Discussion on Rohingya crisis offers insight into political state of Myanmar

On Monday, Oct. 23, assistant professor from the Department of Creative Writing Charmaine Craig, associate professor from the Department of Gender & Sexuality Studies Tamara Ho, and assistant professor from the Department of Ethnic Studies Emily Hue, participated in a public panel discussion from 5:00 p.m. to 6:30 p.m. in the CHASS Interdisciplinary Building 1109. The panel discussed the persecution of the Rohingya people from the country of Myanmar, otherwise known as Burma.

Craig began the discussion by explaining how the “ethnic majority nationalism in Burma” has created a tense division of the different ethnic minority groups. In the early 1920 Rangoon, Burma colonial era, Indian dock workers were murdered by ethnic Burman laborers. The main reason behind the massacre, explained Craig, was due to their belief that “the Indians had no place in Burma, they’ve been imported to Burma during the colonial era by the British, and so they wanted them out.” This event ignited a racial conflict and led to the formation of a new nationalistic group called the We Burmans Association.

Aung San rose to prominence in the 1930s by becoming leader of the We Burman Association and creating a political movement, Burma for the Burmans, to keep the country exclusive from the British as well as the minority groups who had settled there due to British colonialism. This group created a military, trained and based in Japan, known as the Burman Independence Army (BIA), and fought alongside the Imperial Japanese Army during World War II.

The army, according to Craig, “practiced genocidal tactics, though not necessarily under Aung Sung’s purview, targeting minority groups in particular — the Karens, the Chinese — in horrific ways. For example, 400 Karen villages were completely wiped out in the span of four weeks, burned all of the inhabitants, killed and pushed into mass graves.” In addition, there was speculation of the existence of a top-secret program in 1948 called Burmanization that had an aggressive campaign for assimilation, more specifically, blood assimilation. This campaign urged Burman men in the military to impregnate Shan women in order to slowly dilute their ethnicity in their progeny. The authenticity of this program is unknown but it highlights an example of how the Burmans urged for assimilation in their country in regards to race.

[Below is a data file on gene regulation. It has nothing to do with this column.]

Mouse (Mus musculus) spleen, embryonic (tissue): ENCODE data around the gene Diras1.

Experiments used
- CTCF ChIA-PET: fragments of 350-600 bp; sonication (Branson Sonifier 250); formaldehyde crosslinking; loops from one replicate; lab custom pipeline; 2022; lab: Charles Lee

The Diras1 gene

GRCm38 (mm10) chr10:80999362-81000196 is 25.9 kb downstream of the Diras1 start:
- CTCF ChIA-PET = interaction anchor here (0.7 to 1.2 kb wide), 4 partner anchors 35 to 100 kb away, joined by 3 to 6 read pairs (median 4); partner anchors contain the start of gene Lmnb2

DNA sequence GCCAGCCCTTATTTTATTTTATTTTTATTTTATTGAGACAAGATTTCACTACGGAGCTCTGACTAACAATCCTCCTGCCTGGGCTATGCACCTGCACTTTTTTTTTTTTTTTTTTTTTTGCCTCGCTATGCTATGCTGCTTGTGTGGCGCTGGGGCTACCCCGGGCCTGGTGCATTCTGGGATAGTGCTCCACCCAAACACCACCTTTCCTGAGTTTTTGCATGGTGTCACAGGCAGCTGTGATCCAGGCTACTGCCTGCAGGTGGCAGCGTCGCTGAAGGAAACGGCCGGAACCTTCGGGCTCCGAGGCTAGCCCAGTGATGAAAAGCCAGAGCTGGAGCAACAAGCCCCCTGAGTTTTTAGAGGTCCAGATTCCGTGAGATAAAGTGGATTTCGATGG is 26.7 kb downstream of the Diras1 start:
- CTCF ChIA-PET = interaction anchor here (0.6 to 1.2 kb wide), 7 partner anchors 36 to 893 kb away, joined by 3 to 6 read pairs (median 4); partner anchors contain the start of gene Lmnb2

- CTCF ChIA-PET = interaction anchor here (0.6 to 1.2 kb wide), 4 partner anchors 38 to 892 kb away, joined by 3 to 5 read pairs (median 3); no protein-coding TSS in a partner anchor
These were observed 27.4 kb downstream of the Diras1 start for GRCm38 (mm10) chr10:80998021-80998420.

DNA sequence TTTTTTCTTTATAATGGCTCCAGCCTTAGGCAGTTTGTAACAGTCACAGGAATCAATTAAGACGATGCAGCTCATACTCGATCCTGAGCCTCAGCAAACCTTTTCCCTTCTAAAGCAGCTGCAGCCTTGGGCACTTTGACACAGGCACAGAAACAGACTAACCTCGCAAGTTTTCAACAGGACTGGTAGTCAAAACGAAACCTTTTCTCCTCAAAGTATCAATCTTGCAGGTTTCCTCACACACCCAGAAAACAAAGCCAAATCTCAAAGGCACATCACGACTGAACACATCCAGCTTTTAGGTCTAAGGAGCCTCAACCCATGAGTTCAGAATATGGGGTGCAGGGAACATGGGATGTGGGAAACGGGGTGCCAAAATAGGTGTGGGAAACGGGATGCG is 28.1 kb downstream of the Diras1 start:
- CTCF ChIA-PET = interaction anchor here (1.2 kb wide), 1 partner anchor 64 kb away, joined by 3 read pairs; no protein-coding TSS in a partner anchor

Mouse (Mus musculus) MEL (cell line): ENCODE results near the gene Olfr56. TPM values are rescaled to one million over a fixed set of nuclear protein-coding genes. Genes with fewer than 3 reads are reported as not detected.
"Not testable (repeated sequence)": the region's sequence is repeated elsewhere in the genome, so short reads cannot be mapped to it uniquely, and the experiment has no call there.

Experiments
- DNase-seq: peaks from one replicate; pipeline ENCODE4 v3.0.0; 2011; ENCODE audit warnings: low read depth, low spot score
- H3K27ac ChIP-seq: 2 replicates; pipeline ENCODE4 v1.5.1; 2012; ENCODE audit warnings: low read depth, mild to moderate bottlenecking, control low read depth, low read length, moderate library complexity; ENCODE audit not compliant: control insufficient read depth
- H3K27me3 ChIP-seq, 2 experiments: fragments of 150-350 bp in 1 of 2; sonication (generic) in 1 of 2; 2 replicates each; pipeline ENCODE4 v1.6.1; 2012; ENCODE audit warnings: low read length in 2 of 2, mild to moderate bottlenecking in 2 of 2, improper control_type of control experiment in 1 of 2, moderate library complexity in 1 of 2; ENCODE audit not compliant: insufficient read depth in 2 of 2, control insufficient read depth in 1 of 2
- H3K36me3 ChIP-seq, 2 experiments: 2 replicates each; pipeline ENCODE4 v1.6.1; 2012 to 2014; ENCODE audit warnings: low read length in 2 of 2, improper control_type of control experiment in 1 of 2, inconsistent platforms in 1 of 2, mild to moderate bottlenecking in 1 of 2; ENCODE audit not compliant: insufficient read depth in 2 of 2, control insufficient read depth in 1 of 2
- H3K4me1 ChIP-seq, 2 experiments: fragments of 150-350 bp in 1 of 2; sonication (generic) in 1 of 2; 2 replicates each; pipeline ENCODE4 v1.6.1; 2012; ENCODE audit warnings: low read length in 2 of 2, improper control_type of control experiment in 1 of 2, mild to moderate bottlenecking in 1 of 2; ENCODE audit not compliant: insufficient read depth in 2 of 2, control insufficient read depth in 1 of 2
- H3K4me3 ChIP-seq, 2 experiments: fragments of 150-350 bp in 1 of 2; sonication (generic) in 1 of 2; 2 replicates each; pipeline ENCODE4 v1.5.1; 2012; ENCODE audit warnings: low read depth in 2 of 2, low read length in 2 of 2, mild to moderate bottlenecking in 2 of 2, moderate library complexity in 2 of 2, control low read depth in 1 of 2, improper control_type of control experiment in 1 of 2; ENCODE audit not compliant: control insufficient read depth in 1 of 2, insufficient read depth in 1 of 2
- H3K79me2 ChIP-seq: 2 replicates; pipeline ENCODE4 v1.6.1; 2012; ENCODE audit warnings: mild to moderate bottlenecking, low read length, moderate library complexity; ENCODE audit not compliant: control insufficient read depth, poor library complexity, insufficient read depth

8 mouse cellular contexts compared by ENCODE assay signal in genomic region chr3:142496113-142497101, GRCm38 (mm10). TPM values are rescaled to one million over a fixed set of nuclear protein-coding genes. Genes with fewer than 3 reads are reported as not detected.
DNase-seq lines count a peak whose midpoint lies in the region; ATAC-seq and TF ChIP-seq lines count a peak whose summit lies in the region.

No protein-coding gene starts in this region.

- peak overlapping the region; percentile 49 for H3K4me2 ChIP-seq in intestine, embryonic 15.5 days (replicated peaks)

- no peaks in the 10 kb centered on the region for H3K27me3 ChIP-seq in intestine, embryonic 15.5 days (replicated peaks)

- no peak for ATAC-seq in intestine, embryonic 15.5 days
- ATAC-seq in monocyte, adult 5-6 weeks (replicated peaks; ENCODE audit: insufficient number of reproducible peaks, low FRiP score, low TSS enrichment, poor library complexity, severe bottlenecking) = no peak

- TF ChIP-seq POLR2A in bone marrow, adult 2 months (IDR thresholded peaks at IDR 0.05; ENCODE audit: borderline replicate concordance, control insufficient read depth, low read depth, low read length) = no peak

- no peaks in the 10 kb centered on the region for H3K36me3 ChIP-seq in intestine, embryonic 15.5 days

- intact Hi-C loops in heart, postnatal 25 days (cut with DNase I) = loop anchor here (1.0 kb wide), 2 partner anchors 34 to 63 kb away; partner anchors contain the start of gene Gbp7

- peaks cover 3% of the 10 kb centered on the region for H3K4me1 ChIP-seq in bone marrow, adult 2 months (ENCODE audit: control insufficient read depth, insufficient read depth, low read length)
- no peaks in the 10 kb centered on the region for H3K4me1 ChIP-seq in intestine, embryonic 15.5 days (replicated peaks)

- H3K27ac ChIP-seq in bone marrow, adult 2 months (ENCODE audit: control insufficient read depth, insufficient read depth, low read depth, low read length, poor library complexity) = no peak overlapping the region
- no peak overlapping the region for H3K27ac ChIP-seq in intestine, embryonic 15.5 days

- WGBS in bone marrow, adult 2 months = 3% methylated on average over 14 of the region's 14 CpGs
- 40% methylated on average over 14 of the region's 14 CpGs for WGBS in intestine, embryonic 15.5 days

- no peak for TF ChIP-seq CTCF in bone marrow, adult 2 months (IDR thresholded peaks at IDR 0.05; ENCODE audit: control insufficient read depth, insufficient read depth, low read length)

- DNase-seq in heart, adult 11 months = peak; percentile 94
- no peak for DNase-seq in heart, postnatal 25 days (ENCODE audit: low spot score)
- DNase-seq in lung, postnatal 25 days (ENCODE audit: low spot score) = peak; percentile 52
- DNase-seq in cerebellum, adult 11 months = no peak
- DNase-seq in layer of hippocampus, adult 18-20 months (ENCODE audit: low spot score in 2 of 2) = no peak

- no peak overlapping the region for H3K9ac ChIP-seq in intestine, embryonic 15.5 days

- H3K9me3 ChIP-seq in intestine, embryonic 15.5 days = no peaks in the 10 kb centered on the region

Since the emergence of the BIA, there have been waves of genocides and ethnic cleansing in Burma that still continue today, and with Aung San Suu Kyi as the new leader (after her father had been assassinated in 1947), it calls for attention of other political leaders and humanitarian groups on the resettlement of the Myanmar refugees and what Suu Kyi’s political stance of the ethnic minority disenfranchisement would be, given her well-known history for the fight of the Burman democracy has been for the past two decades of political turmoil.

Hue followed up the discussion by offering a few talking points to consider on the crisis in Burma. “We should think about the historical context of what’s going on and we should also consider about the meanings of race, ethnicity, nationalism and how they’re written onto this particular group,” stated Hue. “We should also consider how this may get amplified or aggravated when we think about the resettlement (of the Burman refugees) on other groups.”

The panel concluded the individual presentations with Tamara Ho providing additional details about Myanmar. She explains that a lot of the current crisis is occurring in the Rakhine state, west of Burma, adjacent to Bangladesh and India.

The Rohingya, along with 135 other distinct ethnic groups in Burma, have been fighting for autonomy, pushing for their own language, cultural practices, religion and politics to be practiced. However, Ho explains that assimilation is the main goal of the Rohingya Salvation Army, and anyone who steps out of bounds is bound to repercussions. The RSA has been attacked by Western government for being small and unorganized, but Burman media shares they may have covert ties with al-Qaeda and other secret organizations that may make them more alarming than they may seem. In spite of Suu Kyi’s silence on the genocides, Ho shares that many Burmans have great support for her fight for Burman independence and regard her as a hero for democracy.  

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